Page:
where the imaginary part of a complex number is given by .
And its density function is:
The integral may be not Lebesgueintegrable; for example, when X is the discrete random variable that is always 0, it becomes the Dirichlet integral.
Inversion formulas for multivariate distributions are available.^{[14]}^{[17]}
The set of all characteristic functions is closed under certain operations:
It is well known that any nondecreasing càdlàg function F with limits F(−∞) = 0, F(+∞) = 1 corresponds to a cumulative distribution function of some random variable. There is also interest in finding similar simple criteria for when a given function φ could be the characteristic function of some random variable. The central result here is Bochner’s theorem, although its usefulness is limited because the main condition of the theorem, nonnegative definiteness, is very hard to verify. Other theorems also exist, such as Khinchine’s, Mathias’s, or Cramér’s, although their application is just as difficult. Pólya’s theorem, on the other hand, provides a very simple convexity condition which is sufficient but not necessary. Characteristic functions which satisfy this condition are called Pólyatype.^{[18]}
Bochner’s theorem. An arbitrary function φ : R^{n} → C is the characteristic function of some random variable if and only if φ is positive definite, continuous at the origin, and if φ(0) = 1.
Khinchine’s criterion. A complexvalued, absolutely continuous function φ, with φ(0) = 1, is a characteristic function if and only if it admits the representation
Mathias’ theorem. A realvalued, even, continuous, absolutely integrable function φ, with φ(0) = 1, is a characteristic function if and only if
for n = 0,1,2,..., and all p > 0. Here H_{2n} denotes the Hermite polynomial of degree 2n.
Pólya’s theorem. If is a realvalued, even, continuous function which satisfies the conditions
then φ(t) is the characteristic function of an absolutely continuous distribution symmetric about 0.
Because of the continuity theorem, characteristic functions are used in the most frequently seen proof of the central limit theorem. The main technique involved in making calculations with a characteristic function is recognizing the function as the characteristic function of a particular distribution.
Characteristic functions are particularly useful for dealing with linear functions of independent random variables. For example, if X_{1}, X_{2}, ..., X_{n} is a sequence of independent (and not necessarily identically distributed) random variables, and
where the a_{i} are constants, then the characteristic function for S_{n} is given by
In particular, φ_{X+Y}(t) = φ_{X}(t)φ_{Y}(t). To see this, write out the definition of characteristic function:
The independence of X and Y is required to establish the equality of the third and fourth expressions.
Another special case of interest for identically distributed random variables is when a_{i} = 1 / n and then S_{n} is the sample mean. In this case, writing X for the mean,
Characteristic functions can also be used to find moments of a random variable. Provided that the n^{th} moment exists, the characteristic function can be differentiated n times:
This can be formally written using the derivatives of the Dirac delta function:
As a further example, suppose X follows a Gaussian distribution i.e. . Then and
A similar calculation shows and is easier to carry out than applying the definition of expectation and using integration by parts to evaluate .
The logarithm of a characteristic function is a cumulant generating function, which is useful for finding cumulants; some instead define the cumulant generating function as the logarithm of the momentgenerating function, and call the logarithm of the characteristic function the second cumulant generating function.
Characteristic functions can be used as part of procedures for fitting probability distributions to samples of data. Cases where this provides a practicable option compared to other possibilities include fitting the stable distribution since closed form expressions for the density are not available which makes implementation of maximum likelihood estimation difficult. Estimation procedures are available which match the theoretical characteristic function to the empirical characteristic function, calculated from the data. Paulson et al. (1975)^{[19]} and Heathcote (1977)^{[20]} provide some theoretical background for such an estimation procedure. In addition, Yu (2004)^{[21]} describes applications of empirical characteristic functions to fit time series models where likelihood procedures are impractical. Empirical characteristic functions have also been used by Ansari et al. (2020)^{[22]} and Li et al. (2020)^{[23]} for training generative adversarial networks.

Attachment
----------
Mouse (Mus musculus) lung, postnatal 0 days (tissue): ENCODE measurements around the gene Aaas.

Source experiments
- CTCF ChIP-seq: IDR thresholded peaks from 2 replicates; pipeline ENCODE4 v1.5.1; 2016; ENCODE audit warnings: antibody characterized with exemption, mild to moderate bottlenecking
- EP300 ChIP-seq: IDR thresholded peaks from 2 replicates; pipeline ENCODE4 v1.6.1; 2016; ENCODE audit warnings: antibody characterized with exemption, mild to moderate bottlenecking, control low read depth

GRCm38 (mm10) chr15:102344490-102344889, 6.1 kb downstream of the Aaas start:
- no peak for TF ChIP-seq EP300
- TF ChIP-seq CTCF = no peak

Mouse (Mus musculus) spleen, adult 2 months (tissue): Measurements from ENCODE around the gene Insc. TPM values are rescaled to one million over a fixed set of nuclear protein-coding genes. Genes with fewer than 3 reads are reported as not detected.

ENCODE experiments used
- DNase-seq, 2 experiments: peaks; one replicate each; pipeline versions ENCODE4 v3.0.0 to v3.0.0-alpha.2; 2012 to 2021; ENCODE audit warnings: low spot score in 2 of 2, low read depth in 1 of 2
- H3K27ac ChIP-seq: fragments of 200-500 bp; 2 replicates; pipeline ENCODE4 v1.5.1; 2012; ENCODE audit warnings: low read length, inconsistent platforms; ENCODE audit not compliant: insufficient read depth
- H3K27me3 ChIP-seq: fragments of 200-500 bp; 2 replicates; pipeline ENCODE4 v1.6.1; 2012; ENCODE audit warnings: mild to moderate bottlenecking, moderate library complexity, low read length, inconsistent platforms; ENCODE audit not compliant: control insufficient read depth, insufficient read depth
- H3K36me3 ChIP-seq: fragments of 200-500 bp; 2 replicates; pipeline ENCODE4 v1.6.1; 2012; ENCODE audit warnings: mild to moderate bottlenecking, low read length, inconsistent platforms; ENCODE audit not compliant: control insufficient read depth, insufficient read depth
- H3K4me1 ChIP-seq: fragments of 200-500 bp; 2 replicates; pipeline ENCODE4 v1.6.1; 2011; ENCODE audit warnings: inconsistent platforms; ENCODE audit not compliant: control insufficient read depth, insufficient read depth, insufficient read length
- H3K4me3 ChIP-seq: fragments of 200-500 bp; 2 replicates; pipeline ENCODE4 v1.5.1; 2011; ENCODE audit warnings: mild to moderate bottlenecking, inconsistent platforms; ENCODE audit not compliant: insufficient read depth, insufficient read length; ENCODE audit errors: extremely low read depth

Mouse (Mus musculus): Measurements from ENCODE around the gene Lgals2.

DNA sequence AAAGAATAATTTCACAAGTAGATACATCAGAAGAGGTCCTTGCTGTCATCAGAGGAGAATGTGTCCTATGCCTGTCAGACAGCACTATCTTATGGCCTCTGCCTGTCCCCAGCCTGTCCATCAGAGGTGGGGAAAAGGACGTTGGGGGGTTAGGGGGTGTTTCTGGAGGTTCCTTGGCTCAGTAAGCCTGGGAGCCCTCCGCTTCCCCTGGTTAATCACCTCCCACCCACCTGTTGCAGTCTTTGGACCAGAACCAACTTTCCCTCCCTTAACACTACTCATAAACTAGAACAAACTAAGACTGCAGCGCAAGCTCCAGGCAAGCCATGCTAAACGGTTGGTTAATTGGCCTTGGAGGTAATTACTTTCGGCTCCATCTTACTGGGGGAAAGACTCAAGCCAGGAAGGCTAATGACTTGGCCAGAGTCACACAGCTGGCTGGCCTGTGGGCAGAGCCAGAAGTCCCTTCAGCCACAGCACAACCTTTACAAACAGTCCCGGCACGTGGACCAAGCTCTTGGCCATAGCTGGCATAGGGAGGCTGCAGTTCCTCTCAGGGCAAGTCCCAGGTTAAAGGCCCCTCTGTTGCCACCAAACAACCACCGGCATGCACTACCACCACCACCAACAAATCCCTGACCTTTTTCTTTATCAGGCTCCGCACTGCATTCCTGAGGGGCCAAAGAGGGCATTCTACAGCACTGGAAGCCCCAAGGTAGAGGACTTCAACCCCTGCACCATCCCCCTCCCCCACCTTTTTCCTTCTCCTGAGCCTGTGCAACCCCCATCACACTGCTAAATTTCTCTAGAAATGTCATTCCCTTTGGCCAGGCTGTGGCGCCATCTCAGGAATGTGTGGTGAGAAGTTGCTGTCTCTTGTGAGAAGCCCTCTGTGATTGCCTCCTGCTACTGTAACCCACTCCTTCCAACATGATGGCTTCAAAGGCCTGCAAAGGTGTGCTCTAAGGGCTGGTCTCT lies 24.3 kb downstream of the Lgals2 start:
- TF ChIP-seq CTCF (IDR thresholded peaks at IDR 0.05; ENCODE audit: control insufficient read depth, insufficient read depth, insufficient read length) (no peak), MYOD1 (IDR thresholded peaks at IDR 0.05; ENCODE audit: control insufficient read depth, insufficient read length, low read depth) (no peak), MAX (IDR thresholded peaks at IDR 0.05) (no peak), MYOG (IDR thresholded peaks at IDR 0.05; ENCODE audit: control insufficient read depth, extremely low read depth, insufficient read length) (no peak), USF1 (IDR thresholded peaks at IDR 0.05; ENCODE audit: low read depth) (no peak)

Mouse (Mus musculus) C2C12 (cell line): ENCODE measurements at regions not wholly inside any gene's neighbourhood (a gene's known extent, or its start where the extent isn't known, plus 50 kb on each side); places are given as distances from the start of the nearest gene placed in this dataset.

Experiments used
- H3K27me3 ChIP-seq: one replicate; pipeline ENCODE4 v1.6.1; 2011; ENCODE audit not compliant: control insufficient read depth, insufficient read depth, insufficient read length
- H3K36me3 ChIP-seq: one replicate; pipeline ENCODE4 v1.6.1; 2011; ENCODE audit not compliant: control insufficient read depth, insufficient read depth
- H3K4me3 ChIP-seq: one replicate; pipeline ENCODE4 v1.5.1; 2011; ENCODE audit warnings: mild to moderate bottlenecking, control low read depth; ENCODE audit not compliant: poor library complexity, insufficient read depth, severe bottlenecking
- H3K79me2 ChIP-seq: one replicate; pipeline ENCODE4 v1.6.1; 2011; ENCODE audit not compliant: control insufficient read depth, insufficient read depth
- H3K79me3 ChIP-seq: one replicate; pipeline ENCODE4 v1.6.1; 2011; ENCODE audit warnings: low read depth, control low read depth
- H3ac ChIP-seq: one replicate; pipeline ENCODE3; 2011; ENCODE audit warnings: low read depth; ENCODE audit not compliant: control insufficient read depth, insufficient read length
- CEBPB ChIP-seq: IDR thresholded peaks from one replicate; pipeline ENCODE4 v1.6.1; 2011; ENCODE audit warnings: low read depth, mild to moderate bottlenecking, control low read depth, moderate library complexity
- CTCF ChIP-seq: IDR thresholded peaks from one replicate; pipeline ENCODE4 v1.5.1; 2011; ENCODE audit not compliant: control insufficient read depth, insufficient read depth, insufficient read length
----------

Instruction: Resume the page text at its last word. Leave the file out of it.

The gamma distribution with scale parameter θ and a shape parameter k has the characteristic function
Now suppose that we have
with X and Y independent from each other, and we wish to know what the distribution of X + Y is. The characteristic functions are
which by independence and the basic properties of characteristic function leads to
This is the characteristic function of the gamma distribution scale parameter θ and shape parameter k_{1} + k_{2}, and we therefore conclude
The result can be expanded to n independent gamma distributed random variables with the same scale parameter and we get
As defined above, the argument of the characteristic function is treated as a real number: however, certain aspects of the theory of characteristic functions are advanced by extending the definition into the complex plane by analytic continuation, in cases where this is possible.^{[24]}
Related concepts include the momentgenerating function and the probabilitygenerating function. The characteristic function exists for all probability distributions. This is not the case for the momentgenerating function.
The characteristic function is closely related to the Fourier transform: the characteristic function of a probability density function p(x) is the complex conjugate of the continuous Fourier transform of p(x) (according to the usual convention; see continuous Fourier transform – other conventions).
where P(t) denotes the continuous Fourier transform of the probability density function p(x). Likewise, p(x) may be recovered from φ_{X}(t) through the inverse Fourier transform:
Indeed, even when the random variable does not have a density, the characteristic function may be seen as the Fourier transform of the measure corresponding to the random variable.
Another related concept is the representation of probability distributions as elements of a reproducing kernel Hilbert space via the kernel embedding of distributions. This framework may be viewed as a generalization of the characteristic function under specific choices of the kernel function.